CISPA passes the House; epic privacy battle moves to the Senate
by: J. D. Heyes
Monday, April 30, 2012
If you’re not familiar with “Washingtonspeak” – that odd, unique variance of the English language in which words don’t really mean what they are supposed to mean – you might not know that the lawmakers who wrote the new Cyber Intelligence Sharing and Protection Act (CISPA) aren’t really too concerned about the protection aspect of the legislation, at least as it applies to the general public’s concern about privacy.
Yes, the word “protection” is in the title, but a closer examination of the language of the bill, as well as its intent, by those who know how things works on Capitol Hill, find that the only “protection” the bill offers is that afforded the federal government.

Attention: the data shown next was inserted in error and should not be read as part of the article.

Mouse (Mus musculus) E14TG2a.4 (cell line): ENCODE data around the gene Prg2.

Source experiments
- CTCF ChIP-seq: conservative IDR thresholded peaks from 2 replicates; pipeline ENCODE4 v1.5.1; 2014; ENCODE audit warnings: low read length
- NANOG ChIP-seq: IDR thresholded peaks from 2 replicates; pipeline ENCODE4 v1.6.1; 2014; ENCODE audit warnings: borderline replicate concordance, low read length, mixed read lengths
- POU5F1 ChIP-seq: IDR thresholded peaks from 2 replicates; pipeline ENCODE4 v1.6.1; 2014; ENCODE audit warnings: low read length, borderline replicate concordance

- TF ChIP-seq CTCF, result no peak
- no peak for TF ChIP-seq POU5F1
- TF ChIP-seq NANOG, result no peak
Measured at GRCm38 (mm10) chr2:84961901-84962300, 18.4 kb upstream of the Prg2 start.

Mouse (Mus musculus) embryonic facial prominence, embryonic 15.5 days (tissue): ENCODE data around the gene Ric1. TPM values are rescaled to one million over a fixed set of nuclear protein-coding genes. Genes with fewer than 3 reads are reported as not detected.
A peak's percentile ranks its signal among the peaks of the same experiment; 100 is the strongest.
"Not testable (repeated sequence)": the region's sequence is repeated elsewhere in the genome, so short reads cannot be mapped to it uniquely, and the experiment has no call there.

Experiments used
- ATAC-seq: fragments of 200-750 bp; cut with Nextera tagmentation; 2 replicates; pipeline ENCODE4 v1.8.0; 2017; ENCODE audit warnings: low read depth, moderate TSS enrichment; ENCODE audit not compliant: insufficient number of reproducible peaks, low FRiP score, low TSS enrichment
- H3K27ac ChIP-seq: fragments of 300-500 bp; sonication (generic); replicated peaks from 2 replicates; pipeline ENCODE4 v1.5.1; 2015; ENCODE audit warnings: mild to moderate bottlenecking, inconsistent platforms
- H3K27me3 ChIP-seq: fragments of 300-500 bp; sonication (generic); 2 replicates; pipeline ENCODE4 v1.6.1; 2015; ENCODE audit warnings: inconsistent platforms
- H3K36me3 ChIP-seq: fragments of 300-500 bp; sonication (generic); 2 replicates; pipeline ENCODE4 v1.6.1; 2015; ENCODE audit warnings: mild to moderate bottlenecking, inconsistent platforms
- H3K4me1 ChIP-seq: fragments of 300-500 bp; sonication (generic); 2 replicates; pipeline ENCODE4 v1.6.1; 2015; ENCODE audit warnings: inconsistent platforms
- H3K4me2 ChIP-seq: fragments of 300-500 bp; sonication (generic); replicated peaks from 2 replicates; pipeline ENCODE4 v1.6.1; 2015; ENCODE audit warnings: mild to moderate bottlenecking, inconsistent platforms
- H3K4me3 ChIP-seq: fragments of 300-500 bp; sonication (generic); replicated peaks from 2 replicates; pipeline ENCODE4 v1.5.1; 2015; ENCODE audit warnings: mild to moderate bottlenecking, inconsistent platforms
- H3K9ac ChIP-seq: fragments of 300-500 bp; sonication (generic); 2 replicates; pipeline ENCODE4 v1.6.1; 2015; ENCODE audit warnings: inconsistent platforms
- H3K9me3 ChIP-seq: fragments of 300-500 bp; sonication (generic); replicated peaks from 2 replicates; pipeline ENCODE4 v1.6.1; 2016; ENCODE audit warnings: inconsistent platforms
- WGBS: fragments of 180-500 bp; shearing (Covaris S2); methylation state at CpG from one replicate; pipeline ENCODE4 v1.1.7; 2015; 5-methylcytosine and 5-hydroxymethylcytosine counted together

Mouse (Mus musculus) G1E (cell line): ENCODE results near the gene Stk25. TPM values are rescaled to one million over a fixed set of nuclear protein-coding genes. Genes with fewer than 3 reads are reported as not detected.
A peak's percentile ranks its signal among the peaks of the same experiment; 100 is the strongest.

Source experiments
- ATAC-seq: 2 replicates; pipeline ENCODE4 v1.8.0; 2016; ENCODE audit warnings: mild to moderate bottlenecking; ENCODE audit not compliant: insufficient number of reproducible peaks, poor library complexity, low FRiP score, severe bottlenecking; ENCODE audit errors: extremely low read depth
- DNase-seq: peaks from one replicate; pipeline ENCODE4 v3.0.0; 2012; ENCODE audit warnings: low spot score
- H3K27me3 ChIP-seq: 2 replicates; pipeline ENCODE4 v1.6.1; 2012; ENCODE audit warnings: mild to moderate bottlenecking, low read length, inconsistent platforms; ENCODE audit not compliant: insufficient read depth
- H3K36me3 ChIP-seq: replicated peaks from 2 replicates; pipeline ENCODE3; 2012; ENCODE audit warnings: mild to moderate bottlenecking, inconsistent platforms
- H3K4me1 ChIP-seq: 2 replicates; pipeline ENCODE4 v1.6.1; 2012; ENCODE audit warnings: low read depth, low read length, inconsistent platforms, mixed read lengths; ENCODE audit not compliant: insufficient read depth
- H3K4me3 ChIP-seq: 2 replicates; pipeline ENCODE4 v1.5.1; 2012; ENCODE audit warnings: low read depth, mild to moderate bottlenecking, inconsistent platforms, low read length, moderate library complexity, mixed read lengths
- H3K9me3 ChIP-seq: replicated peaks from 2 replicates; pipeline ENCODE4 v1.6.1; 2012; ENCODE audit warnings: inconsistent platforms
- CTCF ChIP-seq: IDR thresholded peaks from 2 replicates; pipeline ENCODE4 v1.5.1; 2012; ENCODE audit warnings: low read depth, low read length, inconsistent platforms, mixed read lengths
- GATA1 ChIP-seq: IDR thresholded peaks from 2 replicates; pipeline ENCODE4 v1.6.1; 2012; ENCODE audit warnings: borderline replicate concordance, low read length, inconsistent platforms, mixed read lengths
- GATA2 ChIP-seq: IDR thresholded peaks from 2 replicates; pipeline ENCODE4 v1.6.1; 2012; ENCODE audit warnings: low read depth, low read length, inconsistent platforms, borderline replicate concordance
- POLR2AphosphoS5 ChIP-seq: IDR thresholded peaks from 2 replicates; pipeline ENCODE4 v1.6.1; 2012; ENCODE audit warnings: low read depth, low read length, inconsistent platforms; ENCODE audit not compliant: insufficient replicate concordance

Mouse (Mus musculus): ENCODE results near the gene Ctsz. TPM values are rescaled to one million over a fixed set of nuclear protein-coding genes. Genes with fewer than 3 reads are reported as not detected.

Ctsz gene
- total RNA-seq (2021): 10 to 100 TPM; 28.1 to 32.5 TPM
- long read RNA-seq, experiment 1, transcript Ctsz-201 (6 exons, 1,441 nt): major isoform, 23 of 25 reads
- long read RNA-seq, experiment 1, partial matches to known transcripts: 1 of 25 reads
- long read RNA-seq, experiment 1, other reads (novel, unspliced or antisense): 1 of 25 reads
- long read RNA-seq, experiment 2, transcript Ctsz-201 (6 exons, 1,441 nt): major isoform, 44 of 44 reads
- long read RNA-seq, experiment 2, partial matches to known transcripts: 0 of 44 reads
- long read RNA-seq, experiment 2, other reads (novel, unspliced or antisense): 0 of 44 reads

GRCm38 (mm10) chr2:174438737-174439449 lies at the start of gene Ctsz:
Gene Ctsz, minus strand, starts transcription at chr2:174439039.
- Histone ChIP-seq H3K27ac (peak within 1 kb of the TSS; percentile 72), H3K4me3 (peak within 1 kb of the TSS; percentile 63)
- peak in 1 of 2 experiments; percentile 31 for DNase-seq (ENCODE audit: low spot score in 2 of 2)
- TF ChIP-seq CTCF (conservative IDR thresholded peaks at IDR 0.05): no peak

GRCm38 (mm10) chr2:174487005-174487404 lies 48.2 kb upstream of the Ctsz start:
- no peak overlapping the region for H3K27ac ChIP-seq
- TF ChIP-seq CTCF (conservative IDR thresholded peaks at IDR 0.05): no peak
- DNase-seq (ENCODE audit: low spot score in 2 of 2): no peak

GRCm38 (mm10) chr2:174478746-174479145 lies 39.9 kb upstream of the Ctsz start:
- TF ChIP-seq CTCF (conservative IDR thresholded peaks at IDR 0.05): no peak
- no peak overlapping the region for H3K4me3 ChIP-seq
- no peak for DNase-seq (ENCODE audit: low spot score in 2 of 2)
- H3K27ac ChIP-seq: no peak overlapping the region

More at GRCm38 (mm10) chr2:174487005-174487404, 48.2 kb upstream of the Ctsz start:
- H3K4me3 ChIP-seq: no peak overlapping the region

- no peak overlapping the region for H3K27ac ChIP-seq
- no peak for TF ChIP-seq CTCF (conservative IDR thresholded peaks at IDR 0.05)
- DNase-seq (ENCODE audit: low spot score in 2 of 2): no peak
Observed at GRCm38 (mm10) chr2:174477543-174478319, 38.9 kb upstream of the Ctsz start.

According to a summary of the bill by the Congressional Research Service, the legislation amends “the National Security Act of 1947 to add provisions concerning cyber threat intelligence and information sharing.” In particular, cyber threat intelligence is defined “as information in the possession of an element of the intelligence community directly pertaining to a vulnerability of, or threat to, a system or network of a government or private entity [...]”
What that means, essentially, is that it will be easier for the government and the private sector to share information about cyber threats, which, truthfully, is a major emerging national security problem.
Making conditions ripe for privacy violations – again